The Minister for Social Protection Joan Burton, has told families facing a cut of up to one-third in their school-children’s clothing and footwear allowance they can get very good value in some shops.

Ms Burton also reminded them that her cabinet colleague, Ruairi Quinn, has told school authorities to ban expensive school uniforms with crests.

“There is a lot of good value in shops in relation to clothing and footwear,” Ms Burton told journalists when questioned about the cut to the annual Back to School Clothing and Footwear Allowance.

The children of most welfare recipients qualify for support under the scheme.

The payment has been reduced from €150 to €100 for primary school children and from €250 to €200 for secondary and third level students below the age of 22.

The Department has estimated that 170,000 families would benefit from the scheme this year, compared to 194,000 in 2011 when it cost a record €90 million, a 16% increase on 2010.

Last year the Minister reduced rates and ended the practice of paying the Allowance in respect of 2 and 3-year-olds.

Ms Burton also moved to dispel what she called “confusion” among fellow TD’s about the impact of the budget’s major PRSI change on lower earners.

She told her post-budget media briefing that the cut in the PRSI-Free Allowance will not affect PAYE workers earning €352 or less per week.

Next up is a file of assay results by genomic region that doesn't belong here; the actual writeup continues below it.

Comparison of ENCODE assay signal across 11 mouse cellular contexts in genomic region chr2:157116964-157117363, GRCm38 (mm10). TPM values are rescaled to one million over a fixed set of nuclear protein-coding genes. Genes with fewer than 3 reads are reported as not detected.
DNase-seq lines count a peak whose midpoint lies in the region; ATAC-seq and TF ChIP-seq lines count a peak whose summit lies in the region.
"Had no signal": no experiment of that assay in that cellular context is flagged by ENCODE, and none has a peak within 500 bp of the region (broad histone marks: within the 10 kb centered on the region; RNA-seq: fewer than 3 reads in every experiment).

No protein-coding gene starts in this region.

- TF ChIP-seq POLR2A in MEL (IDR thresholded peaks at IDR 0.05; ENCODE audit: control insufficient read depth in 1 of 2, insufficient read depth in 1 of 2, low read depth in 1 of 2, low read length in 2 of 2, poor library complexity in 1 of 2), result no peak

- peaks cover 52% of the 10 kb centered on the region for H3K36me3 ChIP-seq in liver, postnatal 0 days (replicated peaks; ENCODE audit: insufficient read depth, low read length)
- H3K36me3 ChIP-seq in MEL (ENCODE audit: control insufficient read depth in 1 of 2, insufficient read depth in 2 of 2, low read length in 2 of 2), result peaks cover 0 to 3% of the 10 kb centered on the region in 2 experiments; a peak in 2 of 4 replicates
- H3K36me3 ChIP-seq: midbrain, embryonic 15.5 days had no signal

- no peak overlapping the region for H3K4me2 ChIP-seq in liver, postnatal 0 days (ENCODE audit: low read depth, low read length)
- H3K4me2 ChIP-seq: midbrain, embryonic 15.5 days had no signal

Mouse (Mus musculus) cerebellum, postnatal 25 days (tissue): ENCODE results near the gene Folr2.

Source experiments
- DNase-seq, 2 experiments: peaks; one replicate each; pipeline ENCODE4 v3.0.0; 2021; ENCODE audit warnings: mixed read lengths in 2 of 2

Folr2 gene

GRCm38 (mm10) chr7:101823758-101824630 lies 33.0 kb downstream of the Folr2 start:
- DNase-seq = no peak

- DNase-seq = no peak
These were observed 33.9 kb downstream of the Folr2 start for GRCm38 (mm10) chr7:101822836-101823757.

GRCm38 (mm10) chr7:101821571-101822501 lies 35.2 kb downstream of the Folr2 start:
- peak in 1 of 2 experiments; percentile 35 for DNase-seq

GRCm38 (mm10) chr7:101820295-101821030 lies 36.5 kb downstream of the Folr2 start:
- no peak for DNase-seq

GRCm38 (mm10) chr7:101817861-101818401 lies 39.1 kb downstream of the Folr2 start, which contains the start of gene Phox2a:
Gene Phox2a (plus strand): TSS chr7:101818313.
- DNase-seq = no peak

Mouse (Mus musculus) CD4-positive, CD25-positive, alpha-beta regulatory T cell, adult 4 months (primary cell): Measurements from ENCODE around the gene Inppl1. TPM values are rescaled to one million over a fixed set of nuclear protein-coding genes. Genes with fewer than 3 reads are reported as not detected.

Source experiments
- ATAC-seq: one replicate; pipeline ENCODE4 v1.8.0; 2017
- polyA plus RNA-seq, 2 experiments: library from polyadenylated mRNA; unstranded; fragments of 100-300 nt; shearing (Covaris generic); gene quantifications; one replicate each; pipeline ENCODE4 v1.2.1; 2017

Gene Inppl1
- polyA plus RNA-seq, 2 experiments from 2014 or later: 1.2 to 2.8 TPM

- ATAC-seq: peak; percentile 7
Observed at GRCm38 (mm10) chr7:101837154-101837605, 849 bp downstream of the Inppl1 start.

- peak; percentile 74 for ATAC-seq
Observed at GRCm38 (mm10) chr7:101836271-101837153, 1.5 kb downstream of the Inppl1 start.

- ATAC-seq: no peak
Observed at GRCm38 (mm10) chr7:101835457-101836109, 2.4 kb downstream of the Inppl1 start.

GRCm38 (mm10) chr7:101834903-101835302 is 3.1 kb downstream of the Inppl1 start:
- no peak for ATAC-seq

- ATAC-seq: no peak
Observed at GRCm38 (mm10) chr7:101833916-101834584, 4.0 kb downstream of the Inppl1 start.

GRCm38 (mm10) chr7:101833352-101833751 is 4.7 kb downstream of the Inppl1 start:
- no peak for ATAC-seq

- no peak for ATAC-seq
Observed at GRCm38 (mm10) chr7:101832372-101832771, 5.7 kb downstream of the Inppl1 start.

They will continue to be exempt from making contributions to the Social Insurance Fund, she said.

The Minister also said her department would save €20m from changes in the electricity and gas elements of the Household Benefits Package for pensioners. They will continue to get 150 free units each month but will be expected to purchase them for €35.

This is the “the best average market rate available” and she was hoping the pensioners concerned would get a better deal from utility companies whose prices differ.

She said the reform is designed to get the best value for every cent that her Department contributes to the cost of heating homes.

It pays €157m annually to electricity companies and €19m to gas suppliers.

Ms Burton explained that because of EU competition rules, she was prohibited from negotiating discounts from utility companies.

She said she understood that the changes are painful for people who are struggling with the fallout from the economic crisis.

But she emphasised that the budget had protected core welfare rates and contained significant new spending of €18.5m on childcare initiatives and €11m on employment and internship programmes.